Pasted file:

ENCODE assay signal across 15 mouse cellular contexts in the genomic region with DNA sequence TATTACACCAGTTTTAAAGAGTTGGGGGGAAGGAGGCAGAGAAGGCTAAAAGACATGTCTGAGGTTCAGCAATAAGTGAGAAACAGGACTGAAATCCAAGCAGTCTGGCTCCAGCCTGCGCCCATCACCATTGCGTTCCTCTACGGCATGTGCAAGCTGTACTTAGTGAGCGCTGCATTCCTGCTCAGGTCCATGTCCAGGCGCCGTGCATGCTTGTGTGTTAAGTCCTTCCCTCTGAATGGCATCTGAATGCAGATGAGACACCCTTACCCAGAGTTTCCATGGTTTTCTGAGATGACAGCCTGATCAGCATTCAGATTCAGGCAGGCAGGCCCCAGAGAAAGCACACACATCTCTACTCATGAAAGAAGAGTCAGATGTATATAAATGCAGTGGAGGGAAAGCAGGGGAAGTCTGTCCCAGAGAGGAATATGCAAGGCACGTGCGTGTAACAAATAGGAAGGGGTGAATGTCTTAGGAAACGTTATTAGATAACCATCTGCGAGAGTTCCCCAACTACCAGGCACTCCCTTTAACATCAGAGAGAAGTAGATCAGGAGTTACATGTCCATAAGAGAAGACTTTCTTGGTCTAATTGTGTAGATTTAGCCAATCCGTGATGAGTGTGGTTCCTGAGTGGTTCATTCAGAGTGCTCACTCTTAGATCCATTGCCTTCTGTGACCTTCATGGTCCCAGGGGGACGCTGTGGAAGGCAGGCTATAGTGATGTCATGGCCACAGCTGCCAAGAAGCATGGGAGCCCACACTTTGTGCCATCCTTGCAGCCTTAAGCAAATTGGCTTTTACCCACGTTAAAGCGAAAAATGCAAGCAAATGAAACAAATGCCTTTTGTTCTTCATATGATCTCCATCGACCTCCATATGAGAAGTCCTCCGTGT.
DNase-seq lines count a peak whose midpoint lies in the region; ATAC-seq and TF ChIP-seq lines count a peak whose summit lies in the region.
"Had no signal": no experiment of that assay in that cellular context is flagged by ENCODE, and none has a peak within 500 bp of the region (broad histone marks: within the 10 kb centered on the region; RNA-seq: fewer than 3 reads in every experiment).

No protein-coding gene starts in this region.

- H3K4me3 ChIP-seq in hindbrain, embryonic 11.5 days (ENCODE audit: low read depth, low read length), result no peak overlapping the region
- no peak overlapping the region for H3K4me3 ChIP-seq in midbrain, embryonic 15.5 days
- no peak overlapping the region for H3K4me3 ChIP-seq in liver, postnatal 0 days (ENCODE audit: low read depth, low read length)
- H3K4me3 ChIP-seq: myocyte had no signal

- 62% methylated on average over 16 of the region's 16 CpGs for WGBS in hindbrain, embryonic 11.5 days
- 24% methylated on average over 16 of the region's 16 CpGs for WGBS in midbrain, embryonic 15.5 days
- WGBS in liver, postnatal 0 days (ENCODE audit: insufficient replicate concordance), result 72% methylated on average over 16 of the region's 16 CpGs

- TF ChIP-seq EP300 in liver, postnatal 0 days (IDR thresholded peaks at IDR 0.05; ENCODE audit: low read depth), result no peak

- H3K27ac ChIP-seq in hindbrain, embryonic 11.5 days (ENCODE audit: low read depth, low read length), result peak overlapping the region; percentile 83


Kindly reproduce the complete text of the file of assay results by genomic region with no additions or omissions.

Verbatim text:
ENCODE assay signal across 15 mouse cellular contexts in the genomic region with DNA sequence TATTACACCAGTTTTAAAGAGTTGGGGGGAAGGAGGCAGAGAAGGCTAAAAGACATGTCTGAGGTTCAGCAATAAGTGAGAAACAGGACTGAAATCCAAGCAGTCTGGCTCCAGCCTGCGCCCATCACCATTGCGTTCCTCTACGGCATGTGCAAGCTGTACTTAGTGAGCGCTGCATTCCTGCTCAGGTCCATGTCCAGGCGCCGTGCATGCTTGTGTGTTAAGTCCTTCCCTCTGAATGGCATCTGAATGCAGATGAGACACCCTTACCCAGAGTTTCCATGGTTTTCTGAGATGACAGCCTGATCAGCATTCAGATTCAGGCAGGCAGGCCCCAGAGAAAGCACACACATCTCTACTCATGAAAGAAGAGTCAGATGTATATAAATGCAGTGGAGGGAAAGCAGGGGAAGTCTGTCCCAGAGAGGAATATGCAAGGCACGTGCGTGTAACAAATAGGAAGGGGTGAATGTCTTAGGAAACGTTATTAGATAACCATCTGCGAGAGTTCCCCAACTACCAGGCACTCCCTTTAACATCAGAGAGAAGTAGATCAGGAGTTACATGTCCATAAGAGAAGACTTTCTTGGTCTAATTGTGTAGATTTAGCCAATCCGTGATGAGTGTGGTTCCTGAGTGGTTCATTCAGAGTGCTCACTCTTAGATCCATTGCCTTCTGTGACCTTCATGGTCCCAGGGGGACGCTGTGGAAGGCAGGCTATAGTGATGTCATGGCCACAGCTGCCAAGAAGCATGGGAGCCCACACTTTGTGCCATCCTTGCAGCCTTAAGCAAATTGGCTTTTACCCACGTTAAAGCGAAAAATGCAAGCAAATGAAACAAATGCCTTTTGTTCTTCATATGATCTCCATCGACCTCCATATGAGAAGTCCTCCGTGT.
DNase-seq lines count a peak whose midpoint lies in the region; ATAC-seq and TF ChIP-seq lines count a peak whose summit lies in the region.
"Had no signal": no experiment of that assay in that cellular context is flagged by ENCODE, and none has a peak within 500 bp of the region (broad histone marks: within the 10 kb centered on the region; RNA-seq: fewer than 3 reads in every experiment).

No protein-coding gene starts in this region.

- H3K4me3 ChIP-seq in hindbrain, embryonic 11.5 days (ENCODE audit: low read depth, low read length), result no peak overlapping the region
- no peak overlapping the region for H3K4me3 ChIP-seq in midbrain, embryonic 15.5 days
- no peak overlapping the region for H3K4me3 ChIP-seq in liver, postnatal 0 days (ENCODE audit: low read depth, low read length)
- H3K4me3 ChIP-seq: myocyte had no signal

- 62% methylated on average over 16 of the region's 16 CpGs for WGBS in hindbrain, embryonic 11.5 days
- 24% methylated on average over 16 of the region's 16 CpGs for WGBS in midbrain, embryonic 15.5 days
- WGBS in liver, postnatal 0 days (ENCODE audit: insufficient replicate concordance), result 72% methylated on average over 16 of the region's 16 CpGs

- TF ChIP-seq EP300 in liver, postnatal 0 days (IDR thresholded peaks at IDR 0.05; ENCODE audit: low read depth), result no peak

- H3K27ac ChIP-seq in hindbrain, embryonic 11.5 days (ENCODE audit: low read depth, low read length), result peak overlapping the region; percentile 83